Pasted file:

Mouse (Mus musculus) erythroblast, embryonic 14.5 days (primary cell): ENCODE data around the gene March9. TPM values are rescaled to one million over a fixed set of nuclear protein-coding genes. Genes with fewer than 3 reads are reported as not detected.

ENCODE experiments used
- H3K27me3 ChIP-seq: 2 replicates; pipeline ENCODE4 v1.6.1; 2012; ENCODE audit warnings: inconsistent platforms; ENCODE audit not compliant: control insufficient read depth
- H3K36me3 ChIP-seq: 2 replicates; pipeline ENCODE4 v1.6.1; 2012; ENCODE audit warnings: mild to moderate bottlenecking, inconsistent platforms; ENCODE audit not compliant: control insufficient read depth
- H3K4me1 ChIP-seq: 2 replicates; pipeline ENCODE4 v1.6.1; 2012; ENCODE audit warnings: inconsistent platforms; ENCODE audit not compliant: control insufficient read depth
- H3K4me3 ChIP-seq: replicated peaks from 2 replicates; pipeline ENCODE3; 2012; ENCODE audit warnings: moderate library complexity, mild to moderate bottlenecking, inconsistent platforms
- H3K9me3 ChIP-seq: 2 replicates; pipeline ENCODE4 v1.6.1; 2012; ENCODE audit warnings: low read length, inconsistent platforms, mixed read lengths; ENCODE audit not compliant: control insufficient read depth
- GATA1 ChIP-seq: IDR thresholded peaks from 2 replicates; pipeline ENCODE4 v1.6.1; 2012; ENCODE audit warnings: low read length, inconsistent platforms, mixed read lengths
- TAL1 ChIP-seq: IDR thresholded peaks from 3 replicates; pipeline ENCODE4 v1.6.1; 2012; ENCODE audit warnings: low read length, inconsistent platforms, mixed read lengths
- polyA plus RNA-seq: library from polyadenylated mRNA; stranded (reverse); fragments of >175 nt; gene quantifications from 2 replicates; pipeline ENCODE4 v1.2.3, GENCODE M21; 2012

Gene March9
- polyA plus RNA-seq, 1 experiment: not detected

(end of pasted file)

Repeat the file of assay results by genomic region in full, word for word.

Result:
Mouse (Mus musculus) erythroblast, embryonic 14.5 days (primary cell): ENCODE data around the gene March9. TPM values are rescaled to one million over a fixed set of nuclear protein-coding genes. Genes with fewer than 3 reads are reported as not detected.

ENCODE experiments used
- H3K27me3 ChIP-seq: 2 replicates; pipeline ENCODE4 v1.6.1; 2012; ENCODE audit warnings: inconsistent platforms; ENCODE audit not compliant: control insufficient read depth
- H3K36me3 ChIP-seq: 2 replicates; pipeline ENCODE4 v1.6.1; 2012; ENCODE audit warnings: mild to moderate bottlenecking, inconsistent platforms; ENCODE audit not compliant: control insufficient read depth
- H3K4me1 ChIP-seq: 2 replicates; pipeline ENCODE4 v1.6.1; 2012; ENCODE audit warnings: inconsistent platforms; ENCODE audit not compliant: control insufficient read depth
- H3K4me3 ChIP-seq: replicated peaks from 2 replicates; pipeline ENCODE3; 2012; ENCODE audit warnings: moderate library complexity, mild to moderate bottlenecking, inconsistent platforms
- H3K9me3 ChIP-seq: 2 replicates; pipeline ENCODE4 v1.6.1; 2012; ENCODE audit warnings: low read length, inconsistent platforms, mixed read lengths; ENCODE audit not compliant: control insufficient read depth
- GATA1 ChIP-seq: IDR thresholded peaks from 2 replicates; pipeline ENCODE4 v1.6.1; 2012; ENCODE audit warnings: low read length, inconsistent platforms, mixed read lengths
- TAL1 ChIP-seq: IDR thresholded peaks from 3 replicates; pipeline ENCODE4 v1.6.1; 2012; ENCODE audit warnings: low read length, inconsistent platforms, mixed read lengths
- polyA plus RNA-seq: library from polyadenylated mRNA; stranded (reverse); fragments of >175 nt; gene quantifications from 2 replicates; pipeline ENCODE4 v1.2.3, GENCODE M21; 2012

Gene March9
- polyA plus RNA-seq, 1 experiment: not detected